B-Set transplant

Although my previous restoration had, at least, resulted in something looking like an original 19 set, I was always conscious of the fact that a large chunk of it was still missing. Whenever the set was removed from its case, the empty space where the B-Set and Intercom amplifier used to reside was a nagging reminder of my boyhood butchery! 

Initially, I had a go at rebuilding the I/C amplifier. This was not particularly difficult - it was, after all, just a two valve circuit using a 6K7 and a 6V6. I tried to base this on the REME modification performed on many sets at the time.

Unfortunately, I had to cheat somewhat by using some modern components and alternative transformers which rather spoilt the look of the thing. However, it did mean that I could now use the amplifier to boost the microphone level before applying it to the transmitter input using the same configuration as the No.10 control box (or "quiet box"). This was designed for use when the vehicle was stationary to avoid the operator having to shout into the microphone - probably not the best security practice! 

At this stage I thought that this was about as far as I could go with the restoration project - the prospect of rebuilding the B-Set from scratch was just too daunting to contemplate.

What I hadn't taken into account, however, was the kindness of a fellow amateur and VMARS member from Birmingham. He must have heard me bemoaning the impossibility of further progress and, out of the blue, emailed to say that he had a donor set that I could use. It had, apparently, already been somewhat cannibalised, but he thought the B-set and I/C amplifier were still complete. I couldn't believe my luck but in short order the set had been collected and I was ready to start. By sheer fluke the set was a British Mk III and built by the same manufacturer as mine - E.K.Cole and Sons (aka Ekco).

 

 

 

 

 

 

From the top, all the major components were still present and correct. Rather apprehensively I tested the transformer windings but all appeared to be intact. There would be some interesting times undoing those almost inaccessible nuts and bolts but it all looked possible, given the odd expletive! 

 

 

 

 

 

 

 

Under the chassis, however, was a rather different story. The prospect of de-soldering all those resistors and capacitors from the valve bases and re-assembling them in my chassis didn't bear thinking about. It took a while to dawn on me that this huge amount of work could be avoided by re-locating the whole lot in one go - valve bases and all. Swapping the B-Set and I/C Amplifier would be rather akin to performing a combined heart and lung transplant -  albeit with rather less blood!

 

 

 

 

So this is how it was done. Lots of photographs were taken so that I could hopefully determine later how to re-connect the major arteries and eventually, the whole assembly was moved from one set to the other. A couple of capacitors were judged to be too leaky and were replaced with old stock of a similar vintage. On the whole, however, very little was changed. More care was taken over the I/C amplifier as that would be used in conjunction with the main transceiver. The B Set, however, once its correct operation had been established, would not be usable due to its frequency range not being part of the UK amateur allocation.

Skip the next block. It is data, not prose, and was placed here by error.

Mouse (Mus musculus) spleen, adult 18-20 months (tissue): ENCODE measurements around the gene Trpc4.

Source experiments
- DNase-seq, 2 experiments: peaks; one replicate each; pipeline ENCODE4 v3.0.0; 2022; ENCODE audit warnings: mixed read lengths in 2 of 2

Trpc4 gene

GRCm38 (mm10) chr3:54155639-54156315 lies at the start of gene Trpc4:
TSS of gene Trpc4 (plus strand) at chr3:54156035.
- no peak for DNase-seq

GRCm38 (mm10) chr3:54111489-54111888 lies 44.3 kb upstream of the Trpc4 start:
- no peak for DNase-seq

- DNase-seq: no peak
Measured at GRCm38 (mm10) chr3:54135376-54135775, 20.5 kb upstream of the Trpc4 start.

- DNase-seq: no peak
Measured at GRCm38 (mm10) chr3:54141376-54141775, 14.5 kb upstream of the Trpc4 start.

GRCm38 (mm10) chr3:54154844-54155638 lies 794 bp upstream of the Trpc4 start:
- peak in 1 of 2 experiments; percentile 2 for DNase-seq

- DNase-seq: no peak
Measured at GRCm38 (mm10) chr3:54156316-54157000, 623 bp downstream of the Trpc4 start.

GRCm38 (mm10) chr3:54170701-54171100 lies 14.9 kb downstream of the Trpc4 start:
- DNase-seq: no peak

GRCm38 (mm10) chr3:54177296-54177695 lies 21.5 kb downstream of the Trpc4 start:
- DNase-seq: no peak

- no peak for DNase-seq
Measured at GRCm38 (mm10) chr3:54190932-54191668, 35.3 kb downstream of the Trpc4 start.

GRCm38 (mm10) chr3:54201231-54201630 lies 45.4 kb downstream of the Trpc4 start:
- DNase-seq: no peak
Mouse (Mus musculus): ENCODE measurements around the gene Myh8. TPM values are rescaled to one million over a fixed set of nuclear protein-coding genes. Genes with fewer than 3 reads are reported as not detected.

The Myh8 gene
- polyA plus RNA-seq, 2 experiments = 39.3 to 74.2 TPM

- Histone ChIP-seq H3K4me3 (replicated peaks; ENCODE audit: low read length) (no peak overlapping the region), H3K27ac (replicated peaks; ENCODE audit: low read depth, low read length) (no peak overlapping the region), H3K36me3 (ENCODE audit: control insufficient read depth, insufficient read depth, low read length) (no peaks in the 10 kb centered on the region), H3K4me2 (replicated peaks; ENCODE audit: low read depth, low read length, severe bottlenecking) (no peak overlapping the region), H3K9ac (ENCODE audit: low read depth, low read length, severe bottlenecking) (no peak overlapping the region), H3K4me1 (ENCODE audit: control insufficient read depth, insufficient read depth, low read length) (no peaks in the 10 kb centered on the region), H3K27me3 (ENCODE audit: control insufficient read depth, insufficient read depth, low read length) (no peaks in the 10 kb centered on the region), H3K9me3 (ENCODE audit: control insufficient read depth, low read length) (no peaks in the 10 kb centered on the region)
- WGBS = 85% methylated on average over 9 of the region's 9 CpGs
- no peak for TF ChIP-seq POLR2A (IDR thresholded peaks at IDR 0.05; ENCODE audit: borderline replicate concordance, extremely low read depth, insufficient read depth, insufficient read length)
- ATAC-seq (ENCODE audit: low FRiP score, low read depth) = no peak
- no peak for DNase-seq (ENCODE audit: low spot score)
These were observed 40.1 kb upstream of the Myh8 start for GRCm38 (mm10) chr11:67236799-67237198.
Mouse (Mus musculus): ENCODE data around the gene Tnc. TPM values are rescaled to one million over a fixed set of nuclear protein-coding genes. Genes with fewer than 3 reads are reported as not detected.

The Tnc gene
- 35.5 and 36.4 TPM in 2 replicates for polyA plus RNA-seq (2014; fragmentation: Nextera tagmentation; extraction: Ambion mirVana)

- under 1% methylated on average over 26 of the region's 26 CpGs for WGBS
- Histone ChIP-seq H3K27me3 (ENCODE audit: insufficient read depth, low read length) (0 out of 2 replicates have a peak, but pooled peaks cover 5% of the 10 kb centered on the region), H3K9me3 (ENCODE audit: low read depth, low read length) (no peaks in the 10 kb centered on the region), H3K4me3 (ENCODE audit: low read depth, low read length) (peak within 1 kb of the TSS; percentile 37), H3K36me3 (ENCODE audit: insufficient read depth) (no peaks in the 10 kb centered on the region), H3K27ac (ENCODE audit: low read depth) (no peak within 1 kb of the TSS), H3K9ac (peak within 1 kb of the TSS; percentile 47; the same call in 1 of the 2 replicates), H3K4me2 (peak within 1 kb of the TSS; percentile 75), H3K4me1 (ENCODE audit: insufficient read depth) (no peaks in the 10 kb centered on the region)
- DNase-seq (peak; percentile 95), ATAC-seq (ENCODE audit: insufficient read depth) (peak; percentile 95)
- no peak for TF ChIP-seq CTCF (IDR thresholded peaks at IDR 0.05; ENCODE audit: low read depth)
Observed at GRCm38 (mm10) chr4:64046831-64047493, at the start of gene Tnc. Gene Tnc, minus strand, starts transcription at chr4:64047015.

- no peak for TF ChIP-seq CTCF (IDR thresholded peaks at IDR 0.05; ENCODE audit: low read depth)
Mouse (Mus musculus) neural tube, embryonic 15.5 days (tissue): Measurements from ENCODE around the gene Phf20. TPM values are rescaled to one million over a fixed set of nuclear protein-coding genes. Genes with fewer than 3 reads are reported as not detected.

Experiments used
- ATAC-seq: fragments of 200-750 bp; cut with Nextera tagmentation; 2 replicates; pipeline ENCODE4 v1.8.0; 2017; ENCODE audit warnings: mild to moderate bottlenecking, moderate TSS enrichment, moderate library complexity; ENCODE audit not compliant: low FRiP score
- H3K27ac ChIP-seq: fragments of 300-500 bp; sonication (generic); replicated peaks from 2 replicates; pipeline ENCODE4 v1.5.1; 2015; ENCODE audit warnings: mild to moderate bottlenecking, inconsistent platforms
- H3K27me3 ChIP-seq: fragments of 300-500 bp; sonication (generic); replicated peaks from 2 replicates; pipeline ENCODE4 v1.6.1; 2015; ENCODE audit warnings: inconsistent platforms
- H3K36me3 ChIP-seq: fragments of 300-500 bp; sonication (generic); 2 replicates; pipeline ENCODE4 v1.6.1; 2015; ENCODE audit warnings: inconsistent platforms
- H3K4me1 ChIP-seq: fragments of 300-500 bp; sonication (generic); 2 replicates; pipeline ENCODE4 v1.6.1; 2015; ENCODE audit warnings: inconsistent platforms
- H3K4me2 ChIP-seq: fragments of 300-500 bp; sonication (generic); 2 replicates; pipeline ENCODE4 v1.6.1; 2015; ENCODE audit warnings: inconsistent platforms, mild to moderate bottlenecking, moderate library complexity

Considerable head scratching and consultation of "Wireless for the Warrior" was required to re-connect the wiring. One lesson I have learned is,  however many photographs you take, it is never enough. There is always at least one wire that refuses to be identified as it dives under some obscuring component or other!

 

 

 

 

 

 

 

 

 

 

 

 

 

 

But in the end, it all came together. The valve skirts and screening cans were fitted and the VHF section screening can was bolted into place (shame that someone had taken a pair of tin snips to it at some time in its life) . Maybe one day I'll find a lid for it!

 

 

 

 

 

 

 

 

 

 

 

 

The connector and switches were rewired,  the relay mounted. Eventually the destination of that last mystery wire was discovered.

 

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Testing commenced very gingerly! At first only the 12 volts was applied. It was nice to see the appropriate heaters light up depending on the function selected. This did require a  squirt of WD40 and vigorous exercise of one of the toggle switches, however. Then that second relay clacked across nicely when the appropriate connector pin was grounded. All OK so far - now for the exciting bit. With eyes and nose on full alert,  HT was applied and I'm happy to report that there was no leakage of magic smoke! The I/C amp was tried first and with a 50/50 chance of getting the feedback the right way round...I'd created an oscillator! However this was easily sorted and resulted in a seriously loud intercom output. Next, the headphones were connected to the B set output. I didn't really know what to expect from a super-regenerative VHF receiver. How would I know if it was working? I needn't have worried. The amount of hiss told me that something was definitely squegging nicely, a quick look with a scope showing bursts of something very fast at 10uS intervals. With a  test lead on the aerial socket I could even hear some sort of data signal at one end of the band. Briefly toggling the relay produced a reasonable amount of RF which appeared to modulate when I yelled into the microphone. So it was all basically working. Any further testing will have to wait till I fix my Eddystone 770U.

So there we are. It's a great feeling that the beast is finally fully brought back to life. I feel that the sins of my youth  are expunged at last! Thanks Ron.

 

 

 

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